Winkelman JW, Chertow GM, Lazarus JM
Restless leg syndrome in end-stage renal disease
Am J Kidney Dis
(Sep) 28:372-378 1996
These investigators administered a questionairre to 222 hemodialysis
patients in Boston, and compared their answers to those of 129 cardiology
outpatients without renal disease. Symptoms of restless legs syndrome (RLS)
and self-reporting of periodic leg movements to indicate periodic limb
movement disorder (PLMD) were recorded in the questionairre; lab data,
dialysis compliance and nerve conduction study (NCS) data (in 54% of
patients) were recorded.
A RLS symptom score of 3 - 11 was calculated.
ESRD patients reported delayed sleep onset (41.1 v. 23.4 mins), less total
sleep time (6.2 vs 6.7 hrs), and the perception of a moderate or severe
sleep problem (36% vs. 11%) statistically more often than cardiac patients.
The RLS symptom score was correlated with perceived sleep problems,
nocturnal awakening, sleep onset latency, less total sleep time and use of
sleeping medications; it was not correlated with age, years on dialysis,
URR, or abnormal NCS. Pruritus severity was not related to serum
phosphate, calcium, PTH or dialysis intensity. Self reported early
discontinuation of dialysis was correlated with RLS symptoms and with
perceived sleep problems, less total sleep time and with a lower
There was 2.5 yr follow-up on the patients; an RLS
symptom score of 7 or more was associated with a lower survival at 1 (0.82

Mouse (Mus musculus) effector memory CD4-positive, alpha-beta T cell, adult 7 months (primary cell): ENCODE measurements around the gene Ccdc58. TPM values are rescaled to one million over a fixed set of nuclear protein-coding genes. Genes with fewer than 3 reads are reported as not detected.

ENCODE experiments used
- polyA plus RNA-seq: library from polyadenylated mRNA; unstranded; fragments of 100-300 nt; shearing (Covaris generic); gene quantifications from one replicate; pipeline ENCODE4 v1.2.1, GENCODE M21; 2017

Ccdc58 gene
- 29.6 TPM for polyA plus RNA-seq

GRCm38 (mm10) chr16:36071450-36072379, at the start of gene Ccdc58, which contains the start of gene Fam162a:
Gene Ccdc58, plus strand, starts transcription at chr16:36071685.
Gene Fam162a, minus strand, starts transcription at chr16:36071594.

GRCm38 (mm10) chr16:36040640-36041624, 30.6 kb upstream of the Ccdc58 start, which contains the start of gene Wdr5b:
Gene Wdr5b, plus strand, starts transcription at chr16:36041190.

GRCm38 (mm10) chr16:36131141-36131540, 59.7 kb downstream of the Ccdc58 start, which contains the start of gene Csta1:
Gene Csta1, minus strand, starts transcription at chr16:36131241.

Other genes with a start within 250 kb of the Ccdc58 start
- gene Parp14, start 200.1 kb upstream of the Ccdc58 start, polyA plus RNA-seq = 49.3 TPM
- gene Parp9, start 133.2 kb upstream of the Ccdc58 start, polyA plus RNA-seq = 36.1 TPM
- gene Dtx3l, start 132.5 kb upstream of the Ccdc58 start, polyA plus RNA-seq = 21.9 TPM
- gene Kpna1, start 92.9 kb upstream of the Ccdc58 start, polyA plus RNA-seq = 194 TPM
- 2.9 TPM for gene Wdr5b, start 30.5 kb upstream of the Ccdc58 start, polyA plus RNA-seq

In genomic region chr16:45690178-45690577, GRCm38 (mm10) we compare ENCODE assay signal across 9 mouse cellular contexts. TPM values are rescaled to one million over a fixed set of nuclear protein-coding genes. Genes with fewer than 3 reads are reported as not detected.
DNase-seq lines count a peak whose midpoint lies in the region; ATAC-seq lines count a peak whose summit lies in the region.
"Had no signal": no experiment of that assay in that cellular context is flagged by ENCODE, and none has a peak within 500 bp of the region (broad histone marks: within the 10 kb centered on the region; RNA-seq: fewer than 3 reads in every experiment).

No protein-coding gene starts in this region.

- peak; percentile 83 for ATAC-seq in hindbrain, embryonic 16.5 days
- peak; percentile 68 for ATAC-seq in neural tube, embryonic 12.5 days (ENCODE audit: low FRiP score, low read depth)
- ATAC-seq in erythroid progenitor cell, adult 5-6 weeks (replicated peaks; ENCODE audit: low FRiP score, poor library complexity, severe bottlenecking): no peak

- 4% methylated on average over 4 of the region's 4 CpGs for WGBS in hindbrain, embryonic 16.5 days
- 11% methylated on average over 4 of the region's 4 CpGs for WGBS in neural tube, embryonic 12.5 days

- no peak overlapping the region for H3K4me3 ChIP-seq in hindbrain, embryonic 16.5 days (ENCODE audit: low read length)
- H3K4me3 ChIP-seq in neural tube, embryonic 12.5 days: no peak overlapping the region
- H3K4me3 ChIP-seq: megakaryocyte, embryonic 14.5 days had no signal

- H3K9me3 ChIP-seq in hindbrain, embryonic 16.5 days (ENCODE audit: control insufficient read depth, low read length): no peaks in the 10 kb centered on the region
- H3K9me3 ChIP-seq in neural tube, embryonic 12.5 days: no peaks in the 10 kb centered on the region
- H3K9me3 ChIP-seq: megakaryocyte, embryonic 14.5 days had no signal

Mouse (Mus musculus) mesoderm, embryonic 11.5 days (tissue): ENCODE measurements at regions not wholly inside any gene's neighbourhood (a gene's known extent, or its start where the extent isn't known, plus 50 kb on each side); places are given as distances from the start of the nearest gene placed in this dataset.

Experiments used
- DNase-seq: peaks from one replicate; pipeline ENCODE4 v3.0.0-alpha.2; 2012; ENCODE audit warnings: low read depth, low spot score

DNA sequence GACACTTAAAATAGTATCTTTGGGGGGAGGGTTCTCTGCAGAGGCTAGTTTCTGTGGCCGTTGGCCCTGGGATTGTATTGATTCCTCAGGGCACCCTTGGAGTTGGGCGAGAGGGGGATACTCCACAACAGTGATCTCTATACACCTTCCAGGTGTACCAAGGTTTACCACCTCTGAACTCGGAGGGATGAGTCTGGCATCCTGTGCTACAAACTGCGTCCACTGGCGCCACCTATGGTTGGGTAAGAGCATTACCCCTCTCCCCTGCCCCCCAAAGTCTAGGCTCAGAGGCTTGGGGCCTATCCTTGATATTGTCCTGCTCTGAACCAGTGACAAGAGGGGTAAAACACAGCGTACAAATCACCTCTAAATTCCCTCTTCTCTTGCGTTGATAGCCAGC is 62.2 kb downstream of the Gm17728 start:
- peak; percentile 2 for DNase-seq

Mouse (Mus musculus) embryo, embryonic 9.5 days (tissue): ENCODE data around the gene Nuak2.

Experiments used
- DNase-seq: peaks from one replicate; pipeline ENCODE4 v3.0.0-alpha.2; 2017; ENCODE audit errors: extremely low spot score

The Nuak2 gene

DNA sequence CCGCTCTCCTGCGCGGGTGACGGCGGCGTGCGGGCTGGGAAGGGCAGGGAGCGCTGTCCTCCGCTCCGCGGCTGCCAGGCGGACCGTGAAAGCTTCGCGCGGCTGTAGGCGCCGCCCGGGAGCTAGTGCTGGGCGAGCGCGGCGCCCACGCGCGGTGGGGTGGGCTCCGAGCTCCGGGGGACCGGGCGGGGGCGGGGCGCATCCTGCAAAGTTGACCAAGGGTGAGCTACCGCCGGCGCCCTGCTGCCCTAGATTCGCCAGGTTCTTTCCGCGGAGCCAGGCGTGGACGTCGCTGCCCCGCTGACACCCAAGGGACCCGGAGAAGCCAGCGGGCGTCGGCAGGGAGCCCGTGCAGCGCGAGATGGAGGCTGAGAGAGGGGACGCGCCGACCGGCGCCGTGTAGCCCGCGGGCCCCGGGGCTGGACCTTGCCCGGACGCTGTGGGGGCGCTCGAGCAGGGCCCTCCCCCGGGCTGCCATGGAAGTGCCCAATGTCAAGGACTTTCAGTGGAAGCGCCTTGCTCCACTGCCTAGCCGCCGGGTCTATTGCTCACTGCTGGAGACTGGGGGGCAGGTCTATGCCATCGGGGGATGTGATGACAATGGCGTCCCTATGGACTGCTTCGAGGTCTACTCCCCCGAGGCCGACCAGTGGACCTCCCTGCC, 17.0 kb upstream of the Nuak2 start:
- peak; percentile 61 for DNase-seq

vs. 0.91) and 2 years (0.62 vs 0.72) with P=0.06. The adjusted hazard
ratio associated with RLS was 1.85 (CI= 1.12 to 3.07; P<0.02). Diabetes
was not found to be a risk factor for mortality in this patient group.
Comment: This well studied group of patients adds to our understanding
RLS in dialysis patients. RLS in ESRD appears similar to the idiopathic
entity. Compared with sleep apnea, RLS seems to be of equal or increased
importance as a cause of sleep disturbance in dialysis patients.
Interestingly, neuropathy assessed by NCS was not associated with RLS, nor
was delivered URR. Low transferrin saturation was found to be associated
with RLS, as has been noted in idiopathic RLS, perhaps related to an effect
of iron on dopaminergic pathways in the CNS. A suggestive case was made
that RLS may be a major cause of patients signing off of dialysis early,
due to the inability to sit still, which contributes to an elevated
mortality rate from underdialysis. This correlation of elevated mortality
risk with RLS is indeed worrisome, although this study could not completely
adjust for other potential comorbidities.
(Stephen Pastan, M.D., Emory Clinic)